I was chatting with a new prospect about his insurance policies and pointing out that his current policy had no Action Over coverage. I couldn’t have paid his office assistant to set this up any better, because she came in saying she just tripped over the pothole in the parking lot. So I asked my client, “What happens if she broke her ankle in that pothole?” He said, “Well, that’s a Worker’s Comp claim, right?” I answered, “Yeah, but what happens when she gets up a head of steam and says, ‘We’ve told this landlord a dozen times now to fix that pothole, and he never does,’ and she decides to sue the landlord? This is when the landlord then walks into your office with this lawsuit and your lease and says, ‘You’re going to hold me harmless and defend me for any and all liabilities,’ and he’s going to hand you that lawsuit and tell you to defend him. What are you going to do with it?”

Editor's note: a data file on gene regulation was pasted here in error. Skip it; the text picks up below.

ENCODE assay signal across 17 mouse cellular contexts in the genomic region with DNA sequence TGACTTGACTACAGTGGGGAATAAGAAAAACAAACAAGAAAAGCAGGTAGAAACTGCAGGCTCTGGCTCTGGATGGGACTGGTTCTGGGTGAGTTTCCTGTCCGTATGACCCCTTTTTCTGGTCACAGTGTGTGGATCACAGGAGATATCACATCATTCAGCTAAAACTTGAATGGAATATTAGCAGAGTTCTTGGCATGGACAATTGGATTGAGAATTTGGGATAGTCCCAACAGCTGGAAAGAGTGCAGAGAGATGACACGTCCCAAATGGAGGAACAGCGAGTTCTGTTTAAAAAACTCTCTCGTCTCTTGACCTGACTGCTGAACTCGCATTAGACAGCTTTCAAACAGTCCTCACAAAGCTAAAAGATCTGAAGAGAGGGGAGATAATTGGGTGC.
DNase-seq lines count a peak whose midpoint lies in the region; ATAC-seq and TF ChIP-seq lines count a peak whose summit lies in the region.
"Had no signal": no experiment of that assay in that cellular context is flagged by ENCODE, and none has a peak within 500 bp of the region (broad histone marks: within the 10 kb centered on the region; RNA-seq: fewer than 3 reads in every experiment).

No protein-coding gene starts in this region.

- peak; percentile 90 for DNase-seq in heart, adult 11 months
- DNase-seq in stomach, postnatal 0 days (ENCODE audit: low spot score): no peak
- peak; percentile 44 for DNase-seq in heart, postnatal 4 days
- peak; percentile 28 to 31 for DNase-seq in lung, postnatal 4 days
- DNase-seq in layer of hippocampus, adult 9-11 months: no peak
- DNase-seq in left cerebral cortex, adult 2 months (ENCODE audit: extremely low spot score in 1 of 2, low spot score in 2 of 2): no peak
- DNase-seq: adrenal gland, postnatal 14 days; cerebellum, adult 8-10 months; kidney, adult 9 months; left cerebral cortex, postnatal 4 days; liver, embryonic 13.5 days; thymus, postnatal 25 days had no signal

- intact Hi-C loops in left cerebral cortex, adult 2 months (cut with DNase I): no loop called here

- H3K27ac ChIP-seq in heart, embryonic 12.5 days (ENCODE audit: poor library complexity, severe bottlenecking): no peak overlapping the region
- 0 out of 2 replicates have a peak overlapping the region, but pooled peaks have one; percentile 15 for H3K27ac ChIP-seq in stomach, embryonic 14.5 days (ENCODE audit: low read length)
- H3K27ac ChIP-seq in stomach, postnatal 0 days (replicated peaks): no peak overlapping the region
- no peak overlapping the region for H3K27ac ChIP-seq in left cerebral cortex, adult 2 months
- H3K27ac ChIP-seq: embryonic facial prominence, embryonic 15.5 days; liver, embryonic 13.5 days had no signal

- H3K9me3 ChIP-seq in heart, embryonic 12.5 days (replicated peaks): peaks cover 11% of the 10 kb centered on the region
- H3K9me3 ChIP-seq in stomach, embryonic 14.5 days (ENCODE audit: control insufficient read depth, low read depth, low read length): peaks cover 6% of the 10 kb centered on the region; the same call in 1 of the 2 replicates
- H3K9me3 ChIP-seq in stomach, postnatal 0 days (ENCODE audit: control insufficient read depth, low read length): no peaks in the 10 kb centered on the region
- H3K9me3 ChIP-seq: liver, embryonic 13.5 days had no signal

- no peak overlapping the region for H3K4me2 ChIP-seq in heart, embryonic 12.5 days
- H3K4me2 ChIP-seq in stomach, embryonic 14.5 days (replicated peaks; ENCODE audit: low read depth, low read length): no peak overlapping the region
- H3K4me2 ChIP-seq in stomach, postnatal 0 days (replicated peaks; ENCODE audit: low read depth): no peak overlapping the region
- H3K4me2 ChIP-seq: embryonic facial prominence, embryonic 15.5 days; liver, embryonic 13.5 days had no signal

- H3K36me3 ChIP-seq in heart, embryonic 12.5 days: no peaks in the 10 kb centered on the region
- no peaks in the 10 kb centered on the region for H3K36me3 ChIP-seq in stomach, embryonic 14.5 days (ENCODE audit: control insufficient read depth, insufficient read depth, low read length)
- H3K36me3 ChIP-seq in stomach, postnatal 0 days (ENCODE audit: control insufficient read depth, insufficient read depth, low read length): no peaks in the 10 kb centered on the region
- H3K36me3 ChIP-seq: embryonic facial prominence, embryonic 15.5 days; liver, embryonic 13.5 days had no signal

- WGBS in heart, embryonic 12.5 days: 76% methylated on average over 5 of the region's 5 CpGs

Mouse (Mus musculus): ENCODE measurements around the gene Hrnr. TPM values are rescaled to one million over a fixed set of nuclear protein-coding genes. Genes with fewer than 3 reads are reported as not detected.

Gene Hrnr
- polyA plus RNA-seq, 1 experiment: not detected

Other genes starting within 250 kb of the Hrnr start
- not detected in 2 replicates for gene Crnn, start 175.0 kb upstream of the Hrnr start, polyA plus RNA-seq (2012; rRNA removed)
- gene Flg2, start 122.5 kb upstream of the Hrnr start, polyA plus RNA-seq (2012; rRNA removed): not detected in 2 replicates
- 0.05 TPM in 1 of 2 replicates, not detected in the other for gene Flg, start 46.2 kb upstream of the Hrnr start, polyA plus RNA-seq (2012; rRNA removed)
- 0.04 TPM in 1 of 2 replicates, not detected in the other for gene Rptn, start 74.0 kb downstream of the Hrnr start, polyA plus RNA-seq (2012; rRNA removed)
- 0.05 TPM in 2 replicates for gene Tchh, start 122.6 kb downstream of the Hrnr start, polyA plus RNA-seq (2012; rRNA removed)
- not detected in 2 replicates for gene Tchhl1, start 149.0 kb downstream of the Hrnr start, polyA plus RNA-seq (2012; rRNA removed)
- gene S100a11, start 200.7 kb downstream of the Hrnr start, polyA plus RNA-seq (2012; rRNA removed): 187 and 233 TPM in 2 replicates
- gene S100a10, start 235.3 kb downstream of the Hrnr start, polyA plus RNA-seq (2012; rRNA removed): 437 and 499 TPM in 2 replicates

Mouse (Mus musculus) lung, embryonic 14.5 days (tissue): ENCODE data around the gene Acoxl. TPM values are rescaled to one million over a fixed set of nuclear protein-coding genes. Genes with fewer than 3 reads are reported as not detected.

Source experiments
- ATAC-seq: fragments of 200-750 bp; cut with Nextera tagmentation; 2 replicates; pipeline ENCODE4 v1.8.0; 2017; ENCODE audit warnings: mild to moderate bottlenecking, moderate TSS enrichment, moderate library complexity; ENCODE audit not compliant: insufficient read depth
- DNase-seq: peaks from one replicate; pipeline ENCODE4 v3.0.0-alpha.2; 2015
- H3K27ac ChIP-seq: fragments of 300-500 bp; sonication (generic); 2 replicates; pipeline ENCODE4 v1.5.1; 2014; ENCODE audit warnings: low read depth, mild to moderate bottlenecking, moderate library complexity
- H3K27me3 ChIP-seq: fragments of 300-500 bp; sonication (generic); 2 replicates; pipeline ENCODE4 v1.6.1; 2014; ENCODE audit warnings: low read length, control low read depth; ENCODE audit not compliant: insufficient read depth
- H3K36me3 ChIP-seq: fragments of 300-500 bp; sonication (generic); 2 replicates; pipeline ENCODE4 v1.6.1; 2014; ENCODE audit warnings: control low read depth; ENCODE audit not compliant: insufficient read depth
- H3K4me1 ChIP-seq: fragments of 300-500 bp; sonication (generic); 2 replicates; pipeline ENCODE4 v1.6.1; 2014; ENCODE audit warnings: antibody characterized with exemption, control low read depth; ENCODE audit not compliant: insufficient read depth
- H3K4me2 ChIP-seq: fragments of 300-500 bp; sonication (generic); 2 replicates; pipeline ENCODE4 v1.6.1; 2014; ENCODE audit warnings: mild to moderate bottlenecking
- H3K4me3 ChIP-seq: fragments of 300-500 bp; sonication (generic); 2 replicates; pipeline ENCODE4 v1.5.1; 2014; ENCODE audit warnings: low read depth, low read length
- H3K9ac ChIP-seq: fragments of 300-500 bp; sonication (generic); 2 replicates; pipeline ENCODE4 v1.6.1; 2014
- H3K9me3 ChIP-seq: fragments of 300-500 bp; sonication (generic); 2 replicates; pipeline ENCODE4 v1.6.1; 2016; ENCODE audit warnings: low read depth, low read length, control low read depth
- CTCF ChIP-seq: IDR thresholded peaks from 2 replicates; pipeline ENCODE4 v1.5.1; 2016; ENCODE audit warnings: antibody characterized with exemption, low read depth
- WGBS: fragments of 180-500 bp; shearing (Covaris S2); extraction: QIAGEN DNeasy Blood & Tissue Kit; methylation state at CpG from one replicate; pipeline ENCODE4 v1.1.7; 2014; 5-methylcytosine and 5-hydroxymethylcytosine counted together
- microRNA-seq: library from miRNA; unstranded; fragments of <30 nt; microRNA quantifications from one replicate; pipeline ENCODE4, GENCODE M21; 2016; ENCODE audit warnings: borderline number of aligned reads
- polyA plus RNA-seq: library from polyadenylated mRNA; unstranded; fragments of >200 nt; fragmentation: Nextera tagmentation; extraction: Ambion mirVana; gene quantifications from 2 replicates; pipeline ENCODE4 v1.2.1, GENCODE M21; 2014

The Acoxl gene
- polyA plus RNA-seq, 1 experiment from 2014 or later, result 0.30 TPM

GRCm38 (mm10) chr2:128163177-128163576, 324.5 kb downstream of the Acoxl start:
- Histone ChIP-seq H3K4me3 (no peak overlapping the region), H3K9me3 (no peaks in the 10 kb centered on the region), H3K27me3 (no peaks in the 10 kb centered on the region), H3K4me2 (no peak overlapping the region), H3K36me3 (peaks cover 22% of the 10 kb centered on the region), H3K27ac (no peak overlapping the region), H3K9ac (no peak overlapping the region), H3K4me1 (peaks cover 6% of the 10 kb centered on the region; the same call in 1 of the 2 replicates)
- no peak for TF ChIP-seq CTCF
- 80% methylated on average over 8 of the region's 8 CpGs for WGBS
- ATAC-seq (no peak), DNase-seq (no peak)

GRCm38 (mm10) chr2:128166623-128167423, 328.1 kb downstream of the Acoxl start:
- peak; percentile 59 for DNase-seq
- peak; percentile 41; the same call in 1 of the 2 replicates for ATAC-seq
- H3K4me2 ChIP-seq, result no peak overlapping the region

I told him that he’s not going to turn it into his General Liability Company because they’ve already told him they won’t cover these kinds of claims. This is an Action Over claim. For an employee, their sole source of remedy for a work-related injury is supposed to be a Worker’s Comp policy. In other words, they’re not supposed to be able to sue the employer as well. But in cases like this, they can sue anybody else, so they’re going after the landlord. That’s how an Action Over claim happens.